RBI Chief Says Rupee Relatively Stable Despite Dip
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The depreciation of the rupee is due in part to the US dollar's strength and it has fallen less, and in a less volatile fashion, than other currencies, Reserve Bank of India (RBI) Governor Raghuram Rajan said.
While the rupee has slid against the strengthening dollar, he told a New York audience on Tuesday, "it has actually strengthened against other countries."
"The Indian press is all about rupee depreciation ... But if you look at the rupee's volatility relative to other currencies, you'd have to argue that the rupee has been one of the most stable currencies (against) the dollar," Rajan said.
"It's been much stronger than other currencies."
After long outperforming other emerging market currencies, the rupee has started to sag in part due to perceptions of delays in reforms under Indian Prime Minister Narendra Modi, who was elected a year ago.
The central bank has so far done little to halt the rupee's slide to 20-month lows against the dollar, a sign that Rajan wants to save ammunition in case a pending US interest-rate hike worsens volatility.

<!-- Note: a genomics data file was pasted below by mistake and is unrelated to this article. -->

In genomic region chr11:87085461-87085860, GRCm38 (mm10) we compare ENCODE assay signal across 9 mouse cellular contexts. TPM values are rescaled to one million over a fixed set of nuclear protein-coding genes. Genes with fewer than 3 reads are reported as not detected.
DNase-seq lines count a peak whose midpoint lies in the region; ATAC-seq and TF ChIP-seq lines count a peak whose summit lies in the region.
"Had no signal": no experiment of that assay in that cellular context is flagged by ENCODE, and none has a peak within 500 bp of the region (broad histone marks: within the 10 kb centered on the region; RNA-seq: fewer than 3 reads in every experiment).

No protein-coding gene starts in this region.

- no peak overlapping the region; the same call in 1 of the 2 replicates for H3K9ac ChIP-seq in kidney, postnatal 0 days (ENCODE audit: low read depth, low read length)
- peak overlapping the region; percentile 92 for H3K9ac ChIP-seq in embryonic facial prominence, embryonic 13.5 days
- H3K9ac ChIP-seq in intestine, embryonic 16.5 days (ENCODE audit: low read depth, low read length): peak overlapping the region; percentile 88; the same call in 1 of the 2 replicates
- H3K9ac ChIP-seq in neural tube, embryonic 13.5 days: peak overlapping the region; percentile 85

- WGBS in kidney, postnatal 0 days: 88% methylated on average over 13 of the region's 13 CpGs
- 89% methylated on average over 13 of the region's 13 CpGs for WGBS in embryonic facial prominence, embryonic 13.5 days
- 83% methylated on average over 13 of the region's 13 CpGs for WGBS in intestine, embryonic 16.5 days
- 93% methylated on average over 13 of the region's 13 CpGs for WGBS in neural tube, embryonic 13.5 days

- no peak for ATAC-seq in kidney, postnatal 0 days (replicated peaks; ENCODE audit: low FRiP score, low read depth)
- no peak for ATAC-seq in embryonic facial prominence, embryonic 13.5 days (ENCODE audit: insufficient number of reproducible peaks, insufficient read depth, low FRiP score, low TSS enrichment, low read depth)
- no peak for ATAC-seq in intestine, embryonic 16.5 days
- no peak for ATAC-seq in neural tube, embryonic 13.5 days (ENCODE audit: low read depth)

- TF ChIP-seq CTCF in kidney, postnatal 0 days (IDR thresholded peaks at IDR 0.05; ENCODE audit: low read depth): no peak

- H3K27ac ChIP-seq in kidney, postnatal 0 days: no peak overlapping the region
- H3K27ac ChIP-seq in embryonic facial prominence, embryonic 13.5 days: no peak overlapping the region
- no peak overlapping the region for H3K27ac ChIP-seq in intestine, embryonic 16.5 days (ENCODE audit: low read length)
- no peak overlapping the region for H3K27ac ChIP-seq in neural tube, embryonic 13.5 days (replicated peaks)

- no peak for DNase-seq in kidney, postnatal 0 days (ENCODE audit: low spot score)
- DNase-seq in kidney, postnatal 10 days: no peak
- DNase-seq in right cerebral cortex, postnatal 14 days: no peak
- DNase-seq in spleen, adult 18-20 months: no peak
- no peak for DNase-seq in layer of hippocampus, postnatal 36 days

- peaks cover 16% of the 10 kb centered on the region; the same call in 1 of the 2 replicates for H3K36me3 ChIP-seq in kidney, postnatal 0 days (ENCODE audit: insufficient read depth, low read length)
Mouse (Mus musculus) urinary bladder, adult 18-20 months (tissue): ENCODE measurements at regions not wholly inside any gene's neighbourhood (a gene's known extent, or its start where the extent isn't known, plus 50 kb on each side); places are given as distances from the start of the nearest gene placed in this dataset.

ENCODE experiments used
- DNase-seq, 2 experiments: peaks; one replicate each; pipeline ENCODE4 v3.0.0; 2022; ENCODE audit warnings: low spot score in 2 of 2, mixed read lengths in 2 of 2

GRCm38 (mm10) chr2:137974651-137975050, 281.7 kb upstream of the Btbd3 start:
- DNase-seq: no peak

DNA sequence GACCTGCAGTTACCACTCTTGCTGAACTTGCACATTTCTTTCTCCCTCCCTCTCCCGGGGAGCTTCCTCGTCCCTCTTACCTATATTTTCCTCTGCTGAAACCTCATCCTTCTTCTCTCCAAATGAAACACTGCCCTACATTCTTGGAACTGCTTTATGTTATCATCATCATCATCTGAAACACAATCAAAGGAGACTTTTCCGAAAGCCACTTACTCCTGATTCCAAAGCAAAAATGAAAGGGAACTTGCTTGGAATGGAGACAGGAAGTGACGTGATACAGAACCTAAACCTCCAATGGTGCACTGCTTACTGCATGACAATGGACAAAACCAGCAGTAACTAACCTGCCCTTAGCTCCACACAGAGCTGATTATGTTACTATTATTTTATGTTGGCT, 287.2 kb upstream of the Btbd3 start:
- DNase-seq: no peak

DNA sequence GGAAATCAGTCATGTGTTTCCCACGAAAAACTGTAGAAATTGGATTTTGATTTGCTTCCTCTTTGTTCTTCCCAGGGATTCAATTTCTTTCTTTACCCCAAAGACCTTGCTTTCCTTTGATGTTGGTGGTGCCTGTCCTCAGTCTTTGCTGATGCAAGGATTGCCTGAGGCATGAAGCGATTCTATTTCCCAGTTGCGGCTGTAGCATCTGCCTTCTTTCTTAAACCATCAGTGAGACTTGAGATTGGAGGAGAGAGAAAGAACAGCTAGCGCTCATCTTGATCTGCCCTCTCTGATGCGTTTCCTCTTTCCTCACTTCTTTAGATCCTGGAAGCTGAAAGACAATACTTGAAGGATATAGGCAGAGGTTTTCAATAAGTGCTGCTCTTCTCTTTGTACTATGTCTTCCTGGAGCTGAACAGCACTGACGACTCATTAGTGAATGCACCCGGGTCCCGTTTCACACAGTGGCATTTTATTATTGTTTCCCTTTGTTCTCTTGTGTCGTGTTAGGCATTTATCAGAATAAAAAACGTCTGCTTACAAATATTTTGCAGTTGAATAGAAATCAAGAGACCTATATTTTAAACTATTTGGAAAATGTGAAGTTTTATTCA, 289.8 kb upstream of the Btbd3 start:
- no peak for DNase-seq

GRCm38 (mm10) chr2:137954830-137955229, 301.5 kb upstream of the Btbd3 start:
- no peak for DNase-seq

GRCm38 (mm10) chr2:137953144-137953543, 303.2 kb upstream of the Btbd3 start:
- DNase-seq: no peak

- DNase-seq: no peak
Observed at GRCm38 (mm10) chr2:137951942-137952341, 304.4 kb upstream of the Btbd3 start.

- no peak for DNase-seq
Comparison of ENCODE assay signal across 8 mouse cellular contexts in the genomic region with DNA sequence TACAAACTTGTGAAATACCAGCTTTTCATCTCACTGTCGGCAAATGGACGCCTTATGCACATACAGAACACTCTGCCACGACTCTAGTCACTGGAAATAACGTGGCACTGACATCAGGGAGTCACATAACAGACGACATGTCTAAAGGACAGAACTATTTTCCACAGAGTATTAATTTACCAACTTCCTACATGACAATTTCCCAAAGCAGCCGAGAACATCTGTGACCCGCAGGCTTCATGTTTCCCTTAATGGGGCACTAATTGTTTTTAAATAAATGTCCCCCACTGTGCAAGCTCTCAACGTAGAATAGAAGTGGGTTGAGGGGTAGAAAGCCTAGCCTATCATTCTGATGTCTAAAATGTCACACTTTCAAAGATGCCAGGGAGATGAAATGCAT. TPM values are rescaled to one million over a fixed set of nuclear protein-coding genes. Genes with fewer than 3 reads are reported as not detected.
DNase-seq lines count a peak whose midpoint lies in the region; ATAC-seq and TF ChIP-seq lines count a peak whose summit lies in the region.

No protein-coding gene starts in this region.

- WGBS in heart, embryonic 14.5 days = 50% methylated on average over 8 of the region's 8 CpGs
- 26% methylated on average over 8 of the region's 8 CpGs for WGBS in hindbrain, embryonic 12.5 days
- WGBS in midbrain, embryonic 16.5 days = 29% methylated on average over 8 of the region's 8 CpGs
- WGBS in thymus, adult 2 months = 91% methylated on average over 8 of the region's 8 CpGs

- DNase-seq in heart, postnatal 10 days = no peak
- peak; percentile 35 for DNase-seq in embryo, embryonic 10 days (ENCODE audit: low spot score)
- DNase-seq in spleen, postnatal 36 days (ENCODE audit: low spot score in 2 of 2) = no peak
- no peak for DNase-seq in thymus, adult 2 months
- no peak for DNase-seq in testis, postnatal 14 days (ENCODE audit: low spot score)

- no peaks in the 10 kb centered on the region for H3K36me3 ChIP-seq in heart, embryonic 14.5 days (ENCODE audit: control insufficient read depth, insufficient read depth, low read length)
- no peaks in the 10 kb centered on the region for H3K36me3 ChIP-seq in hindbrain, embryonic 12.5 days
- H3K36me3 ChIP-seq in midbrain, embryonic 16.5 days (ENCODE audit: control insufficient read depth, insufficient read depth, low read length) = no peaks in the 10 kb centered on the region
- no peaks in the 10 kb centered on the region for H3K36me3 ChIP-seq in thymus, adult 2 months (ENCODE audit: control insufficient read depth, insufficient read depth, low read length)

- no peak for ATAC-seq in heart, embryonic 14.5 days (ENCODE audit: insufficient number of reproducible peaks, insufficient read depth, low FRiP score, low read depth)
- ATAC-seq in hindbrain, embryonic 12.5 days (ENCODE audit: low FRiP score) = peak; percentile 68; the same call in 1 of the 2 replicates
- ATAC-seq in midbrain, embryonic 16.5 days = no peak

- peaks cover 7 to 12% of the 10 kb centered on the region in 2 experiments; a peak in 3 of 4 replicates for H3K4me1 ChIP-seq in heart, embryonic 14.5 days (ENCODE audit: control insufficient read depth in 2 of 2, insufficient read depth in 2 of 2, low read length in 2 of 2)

Rajan called the government's spending cuts "significant," adding that "there has been some amount of fiscal consolidation over and above what the government is owning up to."
Inflation, he said, "has come down tremendously in India."
The rupee depreciated by 11 paise to 63.78 against the US dollar in early trade on Wednesday at the Interbank Foreign Exchange due to appreciation of the American currency overseas riding on strong economic data.
Forex dealers said increased demand for the dollar from importers also weighed on the local currency, but a higher opening in the domestic equity market limited rupee's fall.
The rupee had recovered by five paise to close at 63.67 against the US currency in the previous session due to fag-end selling of dollars by banks and exporters.